ADAM: Oh fuck, I can’t remember the last time I enjoyed a current band who is still around. A few locals I rate highly are MORAL HEX and VICE DEVICE.

OLIVER: Adam, you told me a lot of the songs on the current Deathcharge LP were actually written years ago. How long ago were they written, and is what’s being written now — if anything is — going to sound similarly further along the evolutionary trajectory that Deathcharge seems to be progressing down….? In other words, will the next release sound more like it’s further along in the postpunk subgenre, compared to previous stuff?

ADAM: Yeah, for sure. We should be making the new record anytime now, and musically it would qualify as post-punk I suppose. But it is still us playing it so it sounds like us, even when we do a soft-sounding song. Some of the last record was written even before the “Hangman” EP. We nearly decided not to release some of that stuff since the guys who wrote the material had left the band years ago.

OLIVER: Also, do you feel the evolving sound of the band has outgrown the “Deathcharge” name? One of my favorite bands of the last decade, Austin’s Kegcharge, had a name that at first made me think they were going to be a Discharge parody band. Then their LP comes out on Hardcore Holocaust and it’s grim and serious, swastikas on the cover, etc., but still with the joke Discharge name, and yet amazing hardcore punk regardless. Do you think the name “Deathcharge” accurately reflects the band’s sound? Any concerns about the name throwing folks off?

ADAM: I’ve wanted to kill “Deathcharge” a few times and start a band without the duty of playing into a very narrow expectation, but it never came about. I never wanted to corrupt what Deathcharge was, but others involved were still getting a kick out of it so we’ve kept it kept going and it goes along as it does. All unplanned. Just recently in the last few months has it turned into something I enjoy again. So it is what it is. A name that fits for some and confuses others.

OLIVER: What was behind the decision to keep a lot of the songs off the new LP untitled? If the songs do have titles, what are they?

ADAM: The record was presented as a single piece of music. Not an “album.” We don’t consider any of it “untitled.” It is “Love Was Born To An Early Death,” from beginning to end.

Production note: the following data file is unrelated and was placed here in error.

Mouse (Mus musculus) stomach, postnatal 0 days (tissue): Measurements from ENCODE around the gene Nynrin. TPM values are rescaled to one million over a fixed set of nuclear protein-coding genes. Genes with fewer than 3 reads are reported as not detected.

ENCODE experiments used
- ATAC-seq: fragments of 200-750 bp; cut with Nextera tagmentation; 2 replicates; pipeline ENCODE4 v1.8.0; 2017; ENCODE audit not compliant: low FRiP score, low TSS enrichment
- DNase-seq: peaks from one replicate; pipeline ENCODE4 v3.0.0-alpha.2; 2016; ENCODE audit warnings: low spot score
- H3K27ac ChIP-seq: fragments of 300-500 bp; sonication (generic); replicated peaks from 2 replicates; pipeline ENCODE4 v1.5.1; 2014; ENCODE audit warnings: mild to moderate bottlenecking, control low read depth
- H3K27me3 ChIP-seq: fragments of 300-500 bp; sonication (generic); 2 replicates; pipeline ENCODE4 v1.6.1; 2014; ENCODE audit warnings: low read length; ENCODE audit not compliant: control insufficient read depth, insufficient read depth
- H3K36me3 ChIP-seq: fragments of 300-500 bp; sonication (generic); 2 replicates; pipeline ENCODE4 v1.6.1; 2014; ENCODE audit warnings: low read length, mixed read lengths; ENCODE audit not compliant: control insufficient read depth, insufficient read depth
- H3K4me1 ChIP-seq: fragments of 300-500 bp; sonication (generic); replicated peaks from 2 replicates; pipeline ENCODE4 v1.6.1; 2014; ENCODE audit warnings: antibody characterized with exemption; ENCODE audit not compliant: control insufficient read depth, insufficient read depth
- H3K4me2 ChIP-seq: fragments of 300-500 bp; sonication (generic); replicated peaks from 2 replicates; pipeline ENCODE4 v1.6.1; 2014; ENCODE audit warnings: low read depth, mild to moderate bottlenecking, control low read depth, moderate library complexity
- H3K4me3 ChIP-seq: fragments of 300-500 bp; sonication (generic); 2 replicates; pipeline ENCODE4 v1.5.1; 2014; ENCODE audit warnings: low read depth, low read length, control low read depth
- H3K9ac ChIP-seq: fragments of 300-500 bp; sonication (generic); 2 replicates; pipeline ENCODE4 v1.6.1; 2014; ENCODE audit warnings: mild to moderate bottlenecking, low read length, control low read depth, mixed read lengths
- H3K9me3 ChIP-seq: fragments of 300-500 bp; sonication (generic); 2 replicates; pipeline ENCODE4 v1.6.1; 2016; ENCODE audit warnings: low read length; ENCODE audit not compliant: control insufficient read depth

OLIVER: I know you also do a deathrock and some other related nights in Portland, as a DJ. What are you up to in this vein and where do you spin, where can folks catch you, etc.?

ADAM: Frank and I both do a fair amount of spinning records at various clubs in Portland, but any organized nights usually suffer an early death before they get off the ground. For the moment I spin once a month at a local bar and Frank is doing some internet radio as well as random dj stuff.

OLIVER: Any plans to tour or play fests outside the Pacific Northwest soon? Maybe something like the Varning fest in Montreal, Chaos in Tejas, Maryland Death Fest, etc.?

ADAM: We have not been asked to play anywhere.

OLIVER: How do you feel about folks like Steve Ignorant, The Mob, Steve Lake of Zounds, getting back together, touring, etc.? A betrayal, a cynical cash-in, or none of the above?

ADAM: Well I just paid $5 to see Steve Lake play to a crowd of 20 in a dive bar. I have no criticism of people wanting to perform the songs they wrote. They all deserve much more that they ever got in my book.

OLIVER: Anything else you’d like to add….? Thanks so much for your time. The LP was great, one of the best I’ve heard in recent memory.

ADAM: Thanks, of course, but don’t spend too much time dwelling on the last record. It was needed to get something out after a lull, but it’s not representative of what we have been doing in the last year or so. As mentioned, some of that material dates back 8 or more (?) years. Thanks for doing what you do, Oliver!

Written By

Oliver Sheppard is a writer from Texas. He's been writing for CVLT Nation since 2012. He's also written for Maximum Rock-n-Roll,, Souciant, and others. He started the Radio Schizo podcast in the early days of podcasting (2005) and began the Wardance and Funeral Parade event nights in Dallas and Austin, respectively, in 2012. He is the author of Destruction: Text I and Thirteen Nocturnes.